Looking out at a sea of law enforcement officials attending their second Harford County Sheriff's Office funeral in a week, Sheriff Jesse Bane wondered Wednesday about the toll their line of work takes on them and their loved ones.
"One only had to follow [Deputy Sgt. Ian Loughran] to know why this profession is so hazardous to our health, why some of us suffer from post-traumatic stress syndrome, why we have high suicide and divorce rates, why we die untimely deaths because our bodies have difficulty handling the stress," the sheriff told the mourners gathered inside Mountain Christian Church's New Life Center in Joppa for Sgt. Loughran's service.
Bane noted that although Sgt. Loughran, Badge 463, did not die in a gun battle or running into a burning building, he was clearly affected by the pressures of his job.
"There was not this remarkable drama in Ian's death, but there was purpose," Bane said. "It was those high-speed pursuits, the damaged children of abuse, the victims of domestic violence, the ugly side of Harford County's mean streets that took his life."
Hundreds of officers, friends and relatives filled the worship center to honor Sgt. Loughran in an eerie reprisal of the elaborate police funeral rites held just a week earlier for Cpl. Charles Licato, as well as those held for Aberdeen Police OFC Charles Armetta in Bradshaw last Friday.
Sgt. Loughran, 43, suffered a heart attack at his Pylesville home Sept. 13. According to the sheriff's office, he had unknowingly begun to suffer the symptoms of a heart attack the previous day during the funeral services for Cpl. Licato, who died Sept. 6 in a car accident while on his way home from his shift.
Sgt. Loughran had been with the sheriff's office for 16 years.
During Wednesday's service, those closest to Sgt. Loughran remembered him as a funny, intelligent man who loved camping, Shakespeare, his family and his work with the sheriff's office.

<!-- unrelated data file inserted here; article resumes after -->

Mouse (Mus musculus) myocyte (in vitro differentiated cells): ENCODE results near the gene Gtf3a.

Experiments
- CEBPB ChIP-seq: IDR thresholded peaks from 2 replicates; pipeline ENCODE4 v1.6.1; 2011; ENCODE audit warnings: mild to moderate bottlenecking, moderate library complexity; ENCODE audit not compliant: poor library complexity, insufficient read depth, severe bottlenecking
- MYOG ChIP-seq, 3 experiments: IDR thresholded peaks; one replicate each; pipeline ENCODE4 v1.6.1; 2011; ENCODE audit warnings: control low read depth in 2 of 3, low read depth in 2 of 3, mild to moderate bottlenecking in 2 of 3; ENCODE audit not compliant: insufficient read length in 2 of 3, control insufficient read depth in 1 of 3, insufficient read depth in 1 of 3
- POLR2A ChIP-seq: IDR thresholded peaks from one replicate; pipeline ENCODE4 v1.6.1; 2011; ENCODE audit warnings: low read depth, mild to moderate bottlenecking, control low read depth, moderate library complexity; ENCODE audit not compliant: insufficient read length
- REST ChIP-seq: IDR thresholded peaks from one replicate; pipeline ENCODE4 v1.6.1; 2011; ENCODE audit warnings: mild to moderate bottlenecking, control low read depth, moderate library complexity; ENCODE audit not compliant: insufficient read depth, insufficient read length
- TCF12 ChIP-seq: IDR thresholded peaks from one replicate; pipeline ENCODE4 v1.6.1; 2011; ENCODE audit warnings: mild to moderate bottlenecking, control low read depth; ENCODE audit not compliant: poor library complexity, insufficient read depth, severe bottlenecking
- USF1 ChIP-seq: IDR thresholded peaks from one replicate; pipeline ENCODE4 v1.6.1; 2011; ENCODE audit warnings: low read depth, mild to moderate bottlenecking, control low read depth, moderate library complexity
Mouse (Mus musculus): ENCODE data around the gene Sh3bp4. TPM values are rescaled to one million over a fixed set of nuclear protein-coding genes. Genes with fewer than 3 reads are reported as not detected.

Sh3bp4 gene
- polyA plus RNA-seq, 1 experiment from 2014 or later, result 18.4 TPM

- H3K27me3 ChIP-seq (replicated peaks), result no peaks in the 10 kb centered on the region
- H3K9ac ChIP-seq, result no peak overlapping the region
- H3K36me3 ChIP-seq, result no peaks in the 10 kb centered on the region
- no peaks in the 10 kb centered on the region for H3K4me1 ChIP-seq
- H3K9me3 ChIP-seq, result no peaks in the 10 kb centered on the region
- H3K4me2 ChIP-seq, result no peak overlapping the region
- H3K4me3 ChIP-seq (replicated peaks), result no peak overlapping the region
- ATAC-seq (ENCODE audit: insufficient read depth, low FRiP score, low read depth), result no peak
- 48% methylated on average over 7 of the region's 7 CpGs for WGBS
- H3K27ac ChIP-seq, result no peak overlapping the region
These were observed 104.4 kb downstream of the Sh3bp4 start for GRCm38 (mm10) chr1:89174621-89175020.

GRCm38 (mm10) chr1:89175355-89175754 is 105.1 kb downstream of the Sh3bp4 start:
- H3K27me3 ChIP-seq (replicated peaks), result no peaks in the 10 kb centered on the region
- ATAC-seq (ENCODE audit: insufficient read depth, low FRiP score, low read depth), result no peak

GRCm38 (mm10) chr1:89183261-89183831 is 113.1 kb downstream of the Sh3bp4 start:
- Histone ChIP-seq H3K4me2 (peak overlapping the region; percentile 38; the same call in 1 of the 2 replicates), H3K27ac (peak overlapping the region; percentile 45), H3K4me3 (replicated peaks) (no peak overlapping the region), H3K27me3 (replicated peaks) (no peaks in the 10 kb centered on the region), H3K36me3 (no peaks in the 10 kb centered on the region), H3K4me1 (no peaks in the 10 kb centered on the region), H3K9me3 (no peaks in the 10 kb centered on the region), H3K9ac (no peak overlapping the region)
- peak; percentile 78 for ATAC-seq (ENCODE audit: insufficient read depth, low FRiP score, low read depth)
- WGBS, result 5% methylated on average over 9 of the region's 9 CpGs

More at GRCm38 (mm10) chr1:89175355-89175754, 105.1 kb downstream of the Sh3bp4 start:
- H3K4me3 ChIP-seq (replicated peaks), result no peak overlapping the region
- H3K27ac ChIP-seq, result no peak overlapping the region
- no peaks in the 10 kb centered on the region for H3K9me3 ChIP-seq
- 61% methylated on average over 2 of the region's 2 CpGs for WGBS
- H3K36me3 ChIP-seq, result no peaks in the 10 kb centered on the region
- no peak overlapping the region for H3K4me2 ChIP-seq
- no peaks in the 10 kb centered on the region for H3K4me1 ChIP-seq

"Ian Adam Loughran was one of the finest men to wear the star," Bane said about Sgt. Loughran's record of service.
Deputy Lt. Hugh John Dougherty began his speech by cleaning off the pulpit with disinfecting wipes and then checking the weather on his phone, two of Sgt. Loughran's favorite activities at his office, Dougherty said.
"Every day, when he took over as duty officer, the first thing he would do was wipe down the phone, the desk, everything, with Lysol," Dougherty recalled with a grin.
But it was his commitment to working late that earned Sgt. Loughran his nickname on the force, "Biscuit."
"He got the nickname because he was always looking for overtime, or 'gravy,'" Dougherty explained. "He sopped up the gravy like a biscuit."
Sgt. Loughran also always carried a badge and a whistle because those were the two items children associated with a police officer, and he wanted to keep up that image, Dougherty said.
"He truly, genuinely cared about people," Dougherty said. "Ian was love. Ian is love."
Lauretta Kahn, Sgt. Loughran's sister, bid him farewell with a verse from "Hamlet," as they both loved Shakespeare: "Good night sweet prince / And flights of angels sing thee to thy rest!"
"I learned so much about Ian this week that I didn't know before," Kahn told the audience, adding that when she looked out at the "sea of blue," she knew why he was so proud of his work.
His brother, Sean Loughran, used his eulogy to recall funnier moments, including Sgt. Loughran singing his own versions of Katy Perry's "I Kissed a Girl" and Lady Gaga's "Poker Face."
"Ian was kind of a funny guy. He could insult you and you wouldn't know it," Sean Loughran said.
But he also said Sgt. Loughran enjoyed every aspect of his job, from working with the county liquor board to serving as a school resource officer at two county high schools.
"He loved every part of it," his brother said.
Sgt. Loughran left behind his wife of seven years, Tonya Phillips Loughran, and a 2-year-old son, Colin.
His brother-in-law, Jonathan Kahn, played "Meditation from Thais" and "Panis Angelicus" on the violin.
Herb Townsend, pastor of Grandview Christian Church, and the Rev. Monsignor J. Patrick Keleher also spoke at the ceremony, while Ethan Magness, Mountain Christian's spiritual formation pastor, made opening remarks.
Following the service, a long funeral procession traveled from the church along Route 152 to Highview Memorial Gardens in Fallston, where Sgt. Loughran was laid to rest.Copyright © 2014, The Baltimore Sun